Referring to FIG. 2(j), after the system is initialized, the telecommunication boards are set up for incoming calls (symbol 901); the system then entering the RESETALL FUNCTION (symbol 902). The system then awaits for the local cellular company (i.e. US West Cellular in Arizona) to send the hotline number for the calling CPU to PATTI (symbol 903). After the hotline number is received with time and date (symbol 904) via the local exchange company, the hotline number is checked to see if it is valid. If yes, the CHECKALL FUNCTION is entered into (symbol 906), the output thereof entering into the DBINFO FUNCTION (symbol 907). If the hotline number is not valid, the system jumps to symbol 907 from symbol 905 as illustrated. The system then checks to ascertain if a flex number is called (symbol 908)--if not, the system checks the CPU's available minutes (symbol 909). A flex number call forwards to a cellular number, deducting from the CPU's account. Therefore, if a CPU has a calling party pays option on their phone, the flex number allows people to call the CPU and the CPU incurs the charges for the phone call. The flex hotline is the D.I.D. number i.e. the flex number. If the flex number is called, the cellular number is searched (symbol 910) and checked to see what flex numbers were called (symbol 911). If the specified flex numbers are not called, the system enters symbol 909. If the predetermined flex numbers are called, the flex hotline number is substituted for the cellular hotline number (symbol 912) and then enters the DBINFO FUNCTION (symbol 913). The DBINFO FUNCTION thereafter also enters symbol 909. If there are available minutes for the CPU, variables regarding available numbers are initialized to zero (symbol 914) and then the system checks to see whether the flex number or the 800 flex numbers are active (symbol 915). If there are no available CPU minutes, the function of symbol 915 is entered into directly. If deactive, the system restarts. If active, the system checks whether CPU minutes or due dates have expired (symbol 916). If yes, the message ACCESS DENIED is sent to the CPU (symbol 917) and system restarts. If not, the system checks to see if the password should be entered (symbol 918). If yes, the system checks if the bad entry attempts have exceeded two times (symbol 919). If a password does not have to be entered, the system checks to see if status is a flex call coming in (symbol 920). If yes, the CALL CELL FUNCTION is entered into (symbol 921); if not, the CALLNUMB FUNCTION is entered into (symbol 922). The output of both functions is checked to see if the CPU status is locally billed (symbol 923). If yes, the CPU is billed one unit (symbol 924). If not billed locally and there is an output from symbol 924, the system checks if caller status is billed at a long distance rate of 1.5 units per minute (symbol 925). If not, the system enters the looping point (symbol 926) which then obtains the telecommunication board status (symbol 927). The looping point is the point where the program continually checks for hangups. The system then checks for caller hang up (symbol 928)--if there is a hang up, the system enters the HANGUP FUNCTION (symbol 929). If there is no hang up, the system enters the REALTIME FUNCTION (symbol 930) and re-enters begin loop 2 (symbol 926). If the output of symbol 925 is yes, the system bills at the acceleration rate of long distance rate (11/2 units per minutes) (symbol 931) and then proceeds to the steps noted in symbols 926-930.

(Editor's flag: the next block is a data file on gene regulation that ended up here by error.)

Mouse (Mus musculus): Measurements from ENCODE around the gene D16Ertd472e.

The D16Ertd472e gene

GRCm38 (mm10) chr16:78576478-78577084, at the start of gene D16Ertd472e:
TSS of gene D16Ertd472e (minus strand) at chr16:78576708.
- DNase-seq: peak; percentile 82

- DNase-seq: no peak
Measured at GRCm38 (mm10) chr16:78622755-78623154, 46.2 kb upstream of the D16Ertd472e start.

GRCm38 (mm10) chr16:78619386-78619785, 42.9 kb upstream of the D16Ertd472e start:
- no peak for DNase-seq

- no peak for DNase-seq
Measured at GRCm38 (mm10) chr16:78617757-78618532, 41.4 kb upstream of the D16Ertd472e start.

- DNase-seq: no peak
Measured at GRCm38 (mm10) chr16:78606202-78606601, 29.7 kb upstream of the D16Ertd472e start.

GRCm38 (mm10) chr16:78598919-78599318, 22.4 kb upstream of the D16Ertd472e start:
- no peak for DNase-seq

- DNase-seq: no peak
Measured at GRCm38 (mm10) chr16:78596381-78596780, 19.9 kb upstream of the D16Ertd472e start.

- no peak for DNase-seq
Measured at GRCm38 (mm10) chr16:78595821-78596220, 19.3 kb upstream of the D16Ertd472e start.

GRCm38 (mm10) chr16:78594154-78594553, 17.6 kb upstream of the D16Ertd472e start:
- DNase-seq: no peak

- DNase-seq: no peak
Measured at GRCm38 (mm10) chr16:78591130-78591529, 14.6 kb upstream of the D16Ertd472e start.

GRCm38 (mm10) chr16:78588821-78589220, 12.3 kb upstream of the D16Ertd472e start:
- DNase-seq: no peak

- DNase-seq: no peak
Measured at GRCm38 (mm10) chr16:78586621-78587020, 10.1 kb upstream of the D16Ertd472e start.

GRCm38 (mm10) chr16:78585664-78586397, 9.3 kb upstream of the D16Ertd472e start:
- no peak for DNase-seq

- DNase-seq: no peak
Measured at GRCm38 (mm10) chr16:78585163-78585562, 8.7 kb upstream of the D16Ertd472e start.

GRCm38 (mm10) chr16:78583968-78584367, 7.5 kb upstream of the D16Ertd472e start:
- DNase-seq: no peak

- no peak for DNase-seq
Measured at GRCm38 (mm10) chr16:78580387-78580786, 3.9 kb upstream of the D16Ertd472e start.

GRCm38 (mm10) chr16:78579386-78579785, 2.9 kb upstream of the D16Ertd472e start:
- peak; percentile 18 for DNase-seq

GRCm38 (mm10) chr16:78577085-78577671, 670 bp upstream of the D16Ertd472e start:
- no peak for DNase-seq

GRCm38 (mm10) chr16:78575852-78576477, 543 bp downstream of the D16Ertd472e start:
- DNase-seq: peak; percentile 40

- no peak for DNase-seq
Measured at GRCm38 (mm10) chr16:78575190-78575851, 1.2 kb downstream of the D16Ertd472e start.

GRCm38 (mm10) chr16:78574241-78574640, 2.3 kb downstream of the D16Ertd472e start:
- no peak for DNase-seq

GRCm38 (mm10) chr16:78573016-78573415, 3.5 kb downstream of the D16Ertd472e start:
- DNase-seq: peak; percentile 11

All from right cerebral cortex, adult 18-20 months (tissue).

Referring back to FIG. 2(k), if the output of symbol 919 is yes, the system checks the duration that the CPU has been locked out (symbol 940). If locked out (symbol 941), the message LOCKED OUT is played back to the CPU (symbol 942) and the HANGUP FUNCTION (symbol 943) is entered into. If bad password attempts are less than two times, the tone is played to the CPU to enter the password (symbol 944). This also occurs if CPU is not locked out, the bad password attempts register being reset to a clear status (symbol 945). The system then checks to see if a password has been entered (symbol 946). If not, the system enters the routine starting at 920. If a password is entered, the bad password accumulator is incremented since the CPU had entered a bad password (symbol 947). The telephone line is then checked to see if the CPU entered anything (symbol 948). If not, the system jumps to see if the bad password entries exceed two attempts (symbol 949). If not, the system recycles to the symbol 944 function. If yes, the CPU is provided with the message PASSWORD LOCKOUT (symbol 950) and the system enters the HANG UP FUNCTION (symbol 951).
Referring back to symbol 948, if the CPU entered something, the LOGGER FUNCTION is entered (symbol 952). The bad password attempts in the cellular database is incremented (symbol 953) and the system enters the next routine at symbol 949.
The present invention thus provides a unique system which services both cellular phone users and the industry itself; the former by allowing access to cellular phones wherein such access is currently unavailable and to the latter by extending the market to include a new and potentially larger group of customers.
While the invention has been described with reference to its preferred embodiment, it will be understood by those skilled in the art that various changes may be made and equivalence may be substituted for elements thereof without departing from the true spirit and scope of the invention. In addition, many modifications may be made to adapt to a particular situation or material to the teaching of the invention without departing from its essential teachings.
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|U.S. Classification||455/405, 379/114.01, 455/408, 455/406, 379/114.2|
|International Classification||H04M17/00, H04W88/02|
|Cooperative Classification||H04W88/02, H04M2215/32, H04M2215/0116, H04M2215/2026, H04M15/88, H04W4/24, H04M17/00|
|European Classification||H04W4/24, H04M15/88, H04M17/00, H04W88/02|
|Aug 12, 1997||AS||Assignment|
Owner name: TOUCH TONE INTERACTIVE, INC., ARIZONA
Free format text: ASSIGNMENT OF ASSIGNORS INTEREST;ASSIGNOR:BANANA CELLULAR, INC.;REEL/FRAME:008670/0687
Effective date: 19970725
|Feb 20, 2002||AS||Assignment|
|May 7, 2002||REMI||Maintenance fee reminder mailed|
|Oct 21, 2002||LAPS||Lapse for failure to pay maintenance fees|
|Dec 17, 2002||FP||Expired due to failure to pay maintenance fee|
Effective date: 20021020